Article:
How do you verify the homeowner has sufficient funds for the project? According to the California contractors board you’re supposed to do a credit check. I doubt many roofers are doing that. I was thinking of splitting the payments up into 4 parts; A deposit 10%/$1000, 1/3rd when the roof gets ripped, 1/3rd when the materials are delivered, 1/3rd when complete. I figure that way I can’t loose too much money. Any thoughts?
We do 1/3 upfront for material and to get scheduled, 1/3 half way, 1/3 final.
We generally require 50% deposit or at least, at delivery of materials. Just walked away from a $28K roofing job because there was a special order shingle involved and the homeowner refused to place a deposit. It isn’t a cash flow issue in the last, it’s a business sense issue. People can check us out rather thoroughly, why would a homeowner automatically be more trustworthy than a very reputable contractor? If someone doesn’t have 50% to pay me today, why should I believe they’ll have twice that in a couple of weeks?
Thanks MPA and A_D. In California I can only take 10% or $1000 down. I suppose I could do 10% to schedule, 1/3 with delivery, 1/3 halfway and 1/3 on completion. I’ve seen other local contracts like that. The exact wording was “3 equal payments” but didn’t say when, I think that’s too vague.
What do you guys do when the homeowner doesn’t have a check handy when it’s time? Thanks.
We occasionally take deposits on credit cards if they don’t have a check handy or need to get financing organized. If they want to put anything other than a deposit on a credit card it usually means they can’t afford the work, and you are only asking for problems. As AD said If you have problems getting a deposit it is often better to just walk away.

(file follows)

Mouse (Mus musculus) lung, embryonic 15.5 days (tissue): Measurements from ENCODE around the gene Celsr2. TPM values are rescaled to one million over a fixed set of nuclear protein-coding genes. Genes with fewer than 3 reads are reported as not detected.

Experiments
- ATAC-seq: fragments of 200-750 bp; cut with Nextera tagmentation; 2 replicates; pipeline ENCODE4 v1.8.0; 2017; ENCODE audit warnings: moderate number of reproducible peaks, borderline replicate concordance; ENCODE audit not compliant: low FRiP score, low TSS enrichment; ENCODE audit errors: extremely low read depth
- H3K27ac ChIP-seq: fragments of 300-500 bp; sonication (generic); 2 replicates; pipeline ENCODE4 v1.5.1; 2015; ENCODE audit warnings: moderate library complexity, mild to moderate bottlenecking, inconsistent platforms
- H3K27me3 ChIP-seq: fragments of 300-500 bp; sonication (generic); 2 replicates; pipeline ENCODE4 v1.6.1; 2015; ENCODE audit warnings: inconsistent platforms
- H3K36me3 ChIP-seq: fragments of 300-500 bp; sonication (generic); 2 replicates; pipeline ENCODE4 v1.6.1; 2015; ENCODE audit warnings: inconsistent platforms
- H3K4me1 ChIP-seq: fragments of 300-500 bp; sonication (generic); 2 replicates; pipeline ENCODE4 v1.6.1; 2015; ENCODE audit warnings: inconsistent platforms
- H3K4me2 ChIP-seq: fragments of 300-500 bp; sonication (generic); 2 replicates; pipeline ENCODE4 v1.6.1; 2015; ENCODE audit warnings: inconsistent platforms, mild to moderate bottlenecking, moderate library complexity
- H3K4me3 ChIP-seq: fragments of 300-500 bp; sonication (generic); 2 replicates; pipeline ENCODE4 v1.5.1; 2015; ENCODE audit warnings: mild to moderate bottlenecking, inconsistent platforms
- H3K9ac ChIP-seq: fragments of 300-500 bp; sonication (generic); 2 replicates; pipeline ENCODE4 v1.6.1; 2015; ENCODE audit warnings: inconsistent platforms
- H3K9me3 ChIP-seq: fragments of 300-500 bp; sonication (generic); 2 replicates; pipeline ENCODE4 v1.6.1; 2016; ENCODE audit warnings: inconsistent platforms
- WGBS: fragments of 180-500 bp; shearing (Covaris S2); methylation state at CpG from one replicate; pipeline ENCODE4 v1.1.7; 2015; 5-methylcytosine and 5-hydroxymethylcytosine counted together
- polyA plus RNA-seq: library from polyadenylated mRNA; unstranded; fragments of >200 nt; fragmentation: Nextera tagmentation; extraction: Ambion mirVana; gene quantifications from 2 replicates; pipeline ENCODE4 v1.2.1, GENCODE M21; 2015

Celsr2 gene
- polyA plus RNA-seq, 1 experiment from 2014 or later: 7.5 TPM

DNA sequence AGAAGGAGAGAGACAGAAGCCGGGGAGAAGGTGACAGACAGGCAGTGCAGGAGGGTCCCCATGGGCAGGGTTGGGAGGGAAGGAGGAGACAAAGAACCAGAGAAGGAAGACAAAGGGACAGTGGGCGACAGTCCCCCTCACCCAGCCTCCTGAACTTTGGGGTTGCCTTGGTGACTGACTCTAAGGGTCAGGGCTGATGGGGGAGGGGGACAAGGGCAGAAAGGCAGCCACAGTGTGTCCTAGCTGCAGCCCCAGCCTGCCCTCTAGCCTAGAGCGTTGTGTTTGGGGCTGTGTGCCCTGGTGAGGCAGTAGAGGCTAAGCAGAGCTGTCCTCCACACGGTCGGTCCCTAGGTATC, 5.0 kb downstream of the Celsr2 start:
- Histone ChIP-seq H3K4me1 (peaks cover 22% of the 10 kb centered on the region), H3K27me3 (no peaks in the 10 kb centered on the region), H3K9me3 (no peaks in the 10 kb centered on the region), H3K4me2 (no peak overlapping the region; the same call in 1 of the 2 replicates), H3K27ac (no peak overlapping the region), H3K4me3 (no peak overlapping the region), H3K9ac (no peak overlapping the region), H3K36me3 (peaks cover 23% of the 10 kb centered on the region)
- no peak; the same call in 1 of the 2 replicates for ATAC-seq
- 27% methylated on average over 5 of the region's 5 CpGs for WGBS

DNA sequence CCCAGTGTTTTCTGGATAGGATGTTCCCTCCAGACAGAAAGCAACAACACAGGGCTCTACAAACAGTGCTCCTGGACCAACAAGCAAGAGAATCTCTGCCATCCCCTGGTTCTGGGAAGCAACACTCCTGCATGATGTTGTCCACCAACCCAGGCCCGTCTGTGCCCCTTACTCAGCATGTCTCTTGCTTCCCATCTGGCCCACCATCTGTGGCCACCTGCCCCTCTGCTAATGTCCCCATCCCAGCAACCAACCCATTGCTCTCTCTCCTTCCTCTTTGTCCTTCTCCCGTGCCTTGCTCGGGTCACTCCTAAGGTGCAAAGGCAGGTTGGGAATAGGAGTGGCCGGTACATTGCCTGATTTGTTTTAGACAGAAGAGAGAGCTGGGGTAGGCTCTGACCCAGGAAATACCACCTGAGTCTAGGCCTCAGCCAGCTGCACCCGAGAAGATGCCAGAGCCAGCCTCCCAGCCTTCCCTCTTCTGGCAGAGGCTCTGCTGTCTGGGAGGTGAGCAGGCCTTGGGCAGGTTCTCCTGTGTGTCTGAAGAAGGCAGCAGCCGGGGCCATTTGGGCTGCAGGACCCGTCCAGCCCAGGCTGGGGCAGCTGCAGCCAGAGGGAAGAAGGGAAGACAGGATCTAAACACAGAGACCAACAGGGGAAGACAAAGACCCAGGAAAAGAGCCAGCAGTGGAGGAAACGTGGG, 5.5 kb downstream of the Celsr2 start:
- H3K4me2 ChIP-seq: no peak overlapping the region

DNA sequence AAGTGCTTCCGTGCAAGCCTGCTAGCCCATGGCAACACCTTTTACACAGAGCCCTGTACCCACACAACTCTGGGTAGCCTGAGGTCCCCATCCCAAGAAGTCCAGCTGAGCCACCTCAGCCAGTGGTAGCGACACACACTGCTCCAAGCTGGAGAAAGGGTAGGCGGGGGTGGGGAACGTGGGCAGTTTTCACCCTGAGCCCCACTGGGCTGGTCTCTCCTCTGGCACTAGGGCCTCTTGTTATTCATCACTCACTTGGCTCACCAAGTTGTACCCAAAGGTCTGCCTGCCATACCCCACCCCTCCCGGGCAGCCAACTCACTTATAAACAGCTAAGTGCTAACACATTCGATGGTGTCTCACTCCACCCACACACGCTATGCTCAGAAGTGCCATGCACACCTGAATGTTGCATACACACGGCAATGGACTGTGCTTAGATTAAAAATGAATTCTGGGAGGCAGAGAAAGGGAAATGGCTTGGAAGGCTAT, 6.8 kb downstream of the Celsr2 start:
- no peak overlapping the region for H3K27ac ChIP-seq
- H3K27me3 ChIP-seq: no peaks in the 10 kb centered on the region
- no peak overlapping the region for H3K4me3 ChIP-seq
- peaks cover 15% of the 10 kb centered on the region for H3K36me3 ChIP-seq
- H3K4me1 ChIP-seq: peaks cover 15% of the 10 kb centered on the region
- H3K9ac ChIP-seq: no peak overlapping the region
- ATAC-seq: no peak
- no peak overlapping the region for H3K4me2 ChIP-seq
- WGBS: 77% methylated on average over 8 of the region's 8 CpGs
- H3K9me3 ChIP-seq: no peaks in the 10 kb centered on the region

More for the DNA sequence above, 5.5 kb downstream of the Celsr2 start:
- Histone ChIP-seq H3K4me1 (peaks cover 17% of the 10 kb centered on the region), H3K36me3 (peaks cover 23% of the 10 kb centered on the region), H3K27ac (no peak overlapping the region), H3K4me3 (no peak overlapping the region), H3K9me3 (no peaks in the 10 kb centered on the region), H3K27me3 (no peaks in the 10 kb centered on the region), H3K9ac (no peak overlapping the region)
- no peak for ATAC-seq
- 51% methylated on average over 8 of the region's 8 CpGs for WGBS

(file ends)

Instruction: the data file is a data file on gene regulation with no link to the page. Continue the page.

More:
Give them a week or two, then they get a call from me. If that doesn’t work, then file a lien and begin the collection process. Part of it is properly setting expectations when the sale is made. Make it explicitly clear you expect to get paid the day the roof is completed. If there are punch list items, make it clear you expect 75 or 90% and they can hold the rest back pending punch list completion. Some people will purposefully come up with nitpicky bullshit punch list items to delay payment. You need to knock that leg out from under them prior to the sale.
A better way is to ask for 50% down when you sign the contract and then the other 50% upon completion. That’s what we do on every job. It’s a good way to get people to commit to being on your schedule.